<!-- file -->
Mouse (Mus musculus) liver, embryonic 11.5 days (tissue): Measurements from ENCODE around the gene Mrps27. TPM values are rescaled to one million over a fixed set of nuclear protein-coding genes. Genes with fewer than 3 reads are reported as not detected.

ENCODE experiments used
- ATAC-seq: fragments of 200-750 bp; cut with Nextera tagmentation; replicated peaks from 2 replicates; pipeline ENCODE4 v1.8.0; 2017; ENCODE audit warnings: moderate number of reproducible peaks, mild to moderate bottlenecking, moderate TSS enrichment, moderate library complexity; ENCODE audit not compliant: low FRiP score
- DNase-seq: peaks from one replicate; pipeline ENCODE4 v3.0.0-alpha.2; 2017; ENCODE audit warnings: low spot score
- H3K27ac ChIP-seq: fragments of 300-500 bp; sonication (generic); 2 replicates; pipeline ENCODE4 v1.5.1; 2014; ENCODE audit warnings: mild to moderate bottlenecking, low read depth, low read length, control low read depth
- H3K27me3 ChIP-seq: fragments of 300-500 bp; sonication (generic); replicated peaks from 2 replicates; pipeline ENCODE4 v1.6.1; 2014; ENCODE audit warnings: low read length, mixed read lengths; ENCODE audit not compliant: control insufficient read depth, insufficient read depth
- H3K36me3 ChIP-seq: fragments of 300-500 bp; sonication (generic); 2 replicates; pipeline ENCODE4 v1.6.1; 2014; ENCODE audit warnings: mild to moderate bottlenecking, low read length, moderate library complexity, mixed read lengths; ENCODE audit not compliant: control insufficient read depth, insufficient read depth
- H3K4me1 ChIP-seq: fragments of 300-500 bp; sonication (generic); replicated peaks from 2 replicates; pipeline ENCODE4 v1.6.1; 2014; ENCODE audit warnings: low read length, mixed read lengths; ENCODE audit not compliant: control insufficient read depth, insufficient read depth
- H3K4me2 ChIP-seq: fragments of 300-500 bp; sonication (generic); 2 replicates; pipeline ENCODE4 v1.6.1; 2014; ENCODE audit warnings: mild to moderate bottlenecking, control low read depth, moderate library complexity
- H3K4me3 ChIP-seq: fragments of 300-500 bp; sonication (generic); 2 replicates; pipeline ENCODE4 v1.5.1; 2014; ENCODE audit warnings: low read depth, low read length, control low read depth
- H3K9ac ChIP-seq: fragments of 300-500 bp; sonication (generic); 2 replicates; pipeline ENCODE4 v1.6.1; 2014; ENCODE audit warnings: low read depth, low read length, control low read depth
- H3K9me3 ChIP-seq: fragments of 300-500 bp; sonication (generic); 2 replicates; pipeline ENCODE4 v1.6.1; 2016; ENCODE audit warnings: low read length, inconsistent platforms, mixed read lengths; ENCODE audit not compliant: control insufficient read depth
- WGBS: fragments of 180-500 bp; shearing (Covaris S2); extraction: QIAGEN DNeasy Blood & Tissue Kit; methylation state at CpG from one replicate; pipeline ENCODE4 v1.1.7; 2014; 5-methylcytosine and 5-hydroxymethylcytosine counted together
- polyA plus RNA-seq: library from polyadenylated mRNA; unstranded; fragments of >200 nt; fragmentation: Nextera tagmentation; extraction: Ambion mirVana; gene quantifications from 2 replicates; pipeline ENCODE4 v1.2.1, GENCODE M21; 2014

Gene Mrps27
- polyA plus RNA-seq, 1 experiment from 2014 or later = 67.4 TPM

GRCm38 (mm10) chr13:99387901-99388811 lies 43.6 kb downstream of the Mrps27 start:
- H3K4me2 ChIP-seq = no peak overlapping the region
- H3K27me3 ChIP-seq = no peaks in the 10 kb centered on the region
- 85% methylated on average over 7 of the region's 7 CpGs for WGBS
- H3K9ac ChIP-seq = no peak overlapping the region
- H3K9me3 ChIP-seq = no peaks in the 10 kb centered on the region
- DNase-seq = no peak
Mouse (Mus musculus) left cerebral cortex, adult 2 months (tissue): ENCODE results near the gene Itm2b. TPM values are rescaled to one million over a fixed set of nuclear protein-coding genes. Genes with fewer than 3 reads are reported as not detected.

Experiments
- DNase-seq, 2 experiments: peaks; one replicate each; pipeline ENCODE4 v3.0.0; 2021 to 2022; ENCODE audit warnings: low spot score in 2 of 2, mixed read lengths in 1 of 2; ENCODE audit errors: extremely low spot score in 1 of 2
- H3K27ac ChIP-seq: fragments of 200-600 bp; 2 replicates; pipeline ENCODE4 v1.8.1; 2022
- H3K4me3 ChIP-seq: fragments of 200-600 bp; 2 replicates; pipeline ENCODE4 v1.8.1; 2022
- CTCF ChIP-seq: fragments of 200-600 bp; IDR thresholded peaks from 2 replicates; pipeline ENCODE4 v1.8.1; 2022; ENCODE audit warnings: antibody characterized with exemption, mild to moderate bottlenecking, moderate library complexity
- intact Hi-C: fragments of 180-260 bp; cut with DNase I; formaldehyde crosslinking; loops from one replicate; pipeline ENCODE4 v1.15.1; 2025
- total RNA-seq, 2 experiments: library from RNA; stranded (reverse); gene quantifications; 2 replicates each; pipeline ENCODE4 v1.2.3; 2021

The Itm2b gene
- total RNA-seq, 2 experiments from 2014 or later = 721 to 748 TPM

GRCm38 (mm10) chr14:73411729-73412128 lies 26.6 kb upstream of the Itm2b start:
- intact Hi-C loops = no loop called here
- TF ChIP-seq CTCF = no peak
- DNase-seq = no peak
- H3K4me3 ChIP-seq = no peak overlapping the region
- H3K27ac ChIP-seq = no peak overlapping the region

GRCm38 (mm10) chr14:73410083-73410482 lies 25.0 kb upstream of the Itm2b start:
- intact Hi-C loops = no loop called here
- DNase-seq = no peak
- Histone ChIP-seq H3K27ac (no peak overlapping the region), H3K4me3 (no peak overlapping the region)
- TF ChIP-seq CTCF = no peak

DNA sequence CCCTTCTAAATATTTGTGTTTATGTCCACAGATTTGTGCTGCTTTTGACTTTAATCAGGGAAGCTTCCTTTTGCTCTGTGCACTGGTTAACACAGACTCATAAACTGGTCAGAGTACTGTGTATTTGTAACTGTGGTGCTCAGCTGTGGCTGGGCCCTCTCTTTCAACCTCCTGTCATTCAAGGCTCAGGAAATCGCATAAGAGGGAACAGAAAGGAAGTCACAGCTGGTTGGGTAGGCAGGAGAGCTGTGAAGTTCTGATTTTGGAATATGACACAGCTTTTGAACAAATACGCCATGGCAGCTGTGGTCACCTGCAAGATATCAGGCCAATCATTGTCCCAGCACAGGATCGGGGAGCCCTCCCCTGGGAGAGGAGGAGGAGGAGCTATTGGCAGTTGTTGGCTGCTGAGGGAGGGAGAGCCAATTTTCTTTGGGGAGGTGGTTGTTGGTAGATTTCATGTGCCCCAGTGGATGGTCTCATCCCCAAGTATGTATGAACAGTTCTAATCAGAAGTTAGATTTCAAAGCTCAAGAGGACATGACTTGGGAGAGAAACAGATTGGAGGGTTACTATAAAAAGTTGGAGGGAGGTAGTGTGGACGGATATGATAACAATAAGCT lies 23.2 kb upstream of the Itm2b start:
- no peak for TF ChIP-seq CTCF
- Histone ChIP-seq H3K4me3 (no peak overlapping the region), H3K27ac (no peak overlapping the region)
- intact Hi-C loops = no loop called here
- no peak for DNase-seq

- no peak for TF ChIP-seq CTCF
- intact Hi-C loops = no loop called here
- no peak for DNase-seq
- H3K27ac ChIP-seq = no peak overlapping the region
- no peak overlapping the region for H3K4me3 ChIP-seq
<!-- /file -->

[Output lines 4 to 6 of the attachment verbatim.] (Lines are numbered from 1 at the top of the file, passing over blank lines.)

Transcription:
- DNase-seq: peaks from one replicate; pipeline ENCODE4 v3.0.0-alpha.2; 2017; ENCODE audit warnings: low spot score
- H3K27ac ChIP-seq: fragments of 300-500 bp; sonication (generic); 2 replicates; pipeline ENCODE4 v1.5.1; 2014; ENCODE audit warnings: mild to moderate bottlenecking, low read depth, low read length, control low read depth
- H3K27me3 ChIP-seq: fragments of 300-500 bp; sonication (generic); replicated peaks from 2 replicates; pipeline ENCODE4 v1.6.1; 2014; ENCODE audit warnings: low read length, mixed read lengths; ENCODE audit not compliant: control insufficient read depth, insufficient read depth